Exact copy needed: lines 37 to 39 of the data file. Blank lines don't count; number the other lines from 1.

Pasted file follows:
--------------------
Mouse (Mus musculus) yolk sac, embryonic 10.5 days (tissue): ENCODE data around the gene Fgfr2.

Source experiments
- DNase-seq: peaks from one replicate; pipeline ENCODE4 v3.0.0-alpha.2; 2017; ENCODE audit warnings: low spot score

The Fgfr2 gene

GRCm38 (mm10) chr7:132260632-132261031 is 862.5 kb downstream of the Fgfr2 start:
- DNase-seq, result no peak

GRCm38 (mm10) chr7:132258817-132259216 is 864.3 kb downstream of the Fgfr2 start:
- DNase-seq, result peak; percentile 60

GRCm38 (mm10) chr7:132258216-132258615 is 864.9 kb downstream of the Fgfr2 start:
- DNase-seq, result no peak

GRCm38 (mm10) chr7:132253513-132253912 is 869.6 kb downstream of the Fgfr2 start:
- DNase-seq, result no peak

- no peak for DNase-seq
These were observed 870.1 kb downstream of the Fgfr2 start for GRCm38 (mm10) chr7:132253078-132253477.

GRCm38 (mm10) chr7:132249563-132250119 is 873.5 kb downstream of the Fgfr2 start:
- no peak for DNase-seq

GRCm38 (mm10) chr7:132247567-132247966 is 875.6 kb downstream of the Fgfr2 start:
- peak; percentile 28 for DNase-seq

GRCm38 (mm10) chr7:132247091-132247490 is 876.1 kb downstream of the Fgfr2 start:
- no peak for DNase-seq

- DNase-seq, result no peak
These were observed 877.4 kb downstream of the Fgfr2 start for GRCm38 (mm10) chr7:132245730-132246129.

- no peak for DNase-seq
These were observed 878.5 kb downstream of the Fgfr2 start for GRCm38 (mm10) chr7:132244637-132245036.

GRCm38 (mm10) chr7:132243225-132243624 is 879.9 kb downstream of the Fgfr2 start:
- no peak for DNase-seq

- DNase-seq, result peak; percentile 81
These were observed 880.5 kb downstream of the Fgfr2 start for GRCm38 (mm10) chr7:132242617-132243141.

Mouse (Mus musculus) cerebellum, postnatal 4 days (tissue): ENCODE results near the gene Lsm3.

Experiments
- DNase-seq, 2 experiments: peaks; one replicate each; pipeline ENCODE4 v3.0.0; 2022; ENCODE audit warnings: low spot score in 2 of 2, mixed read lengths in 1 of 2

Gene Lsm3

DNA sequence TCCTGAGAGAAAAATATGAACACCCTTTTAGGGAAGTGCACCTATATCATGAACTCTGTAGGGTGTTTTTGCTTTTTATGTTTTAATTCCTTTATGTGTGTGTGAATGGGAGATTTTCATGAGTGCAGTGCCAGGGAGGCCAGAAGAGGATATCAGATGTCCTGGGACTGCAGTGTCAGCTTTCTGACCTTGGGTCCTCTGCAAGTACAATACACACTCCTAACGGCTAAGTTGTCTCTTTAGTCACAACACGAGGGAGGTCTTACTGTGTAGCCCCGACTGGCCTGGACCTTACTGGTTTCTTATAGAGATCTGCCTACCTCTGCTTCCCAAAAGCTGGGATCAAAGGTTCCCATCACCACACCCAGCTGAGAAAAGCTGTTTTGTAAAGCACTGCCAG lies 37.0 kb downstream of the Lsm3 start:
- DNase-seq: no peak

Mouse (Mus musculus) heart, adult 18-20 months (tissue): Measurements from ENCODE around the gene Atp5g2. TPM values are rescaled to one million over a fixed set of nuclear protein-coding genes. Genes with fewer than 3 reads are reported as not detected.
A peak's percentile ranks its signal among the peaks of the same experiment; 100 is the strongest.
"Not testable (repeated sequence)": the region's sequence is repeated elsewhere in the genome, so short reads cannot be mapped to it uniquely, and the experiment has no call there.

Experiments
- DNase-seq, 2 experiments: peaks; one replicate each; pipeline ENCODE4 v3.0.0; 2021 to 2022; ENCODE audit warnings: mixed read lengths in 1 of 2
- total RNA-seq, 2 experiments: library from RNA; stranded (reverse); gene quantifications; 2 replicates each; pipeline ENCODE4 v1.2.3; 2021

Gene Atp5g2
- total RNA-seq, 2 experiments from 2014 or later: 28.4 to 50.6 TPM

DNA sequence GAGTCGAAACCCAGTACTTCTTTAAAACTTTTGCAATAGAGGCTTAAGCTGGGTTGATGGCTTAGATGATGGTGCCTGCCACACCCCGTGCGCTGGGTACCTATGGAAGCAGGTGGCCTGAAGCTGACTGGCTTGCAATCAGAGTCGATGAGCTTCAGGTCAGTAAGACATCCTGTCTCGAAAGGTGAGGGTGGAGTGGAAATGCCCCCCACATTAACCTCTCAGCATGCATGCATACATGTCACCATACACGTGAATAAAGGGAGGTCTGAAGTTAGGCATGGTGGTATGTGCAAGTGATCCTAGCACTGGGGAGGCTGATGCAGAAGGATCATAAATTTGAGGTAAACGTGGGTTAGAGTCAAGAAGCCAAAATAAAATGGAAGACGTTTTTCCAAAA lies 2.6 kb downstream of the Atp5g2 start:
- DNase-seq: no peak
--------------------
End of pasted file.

"Not testable (repeated sequence)": the region's sequence is repeated elsewhere in the genome, so short reads cannot be mapped to it uniquely, and the experiment has no call there.

Experiments
- DNase-seq, 2 experiments: peaks; one replicate each; pipeline ENCODE4 v3.0.0; 2021 to 2022; ENCODE audit warnings: mixed read lengths in 1 of 2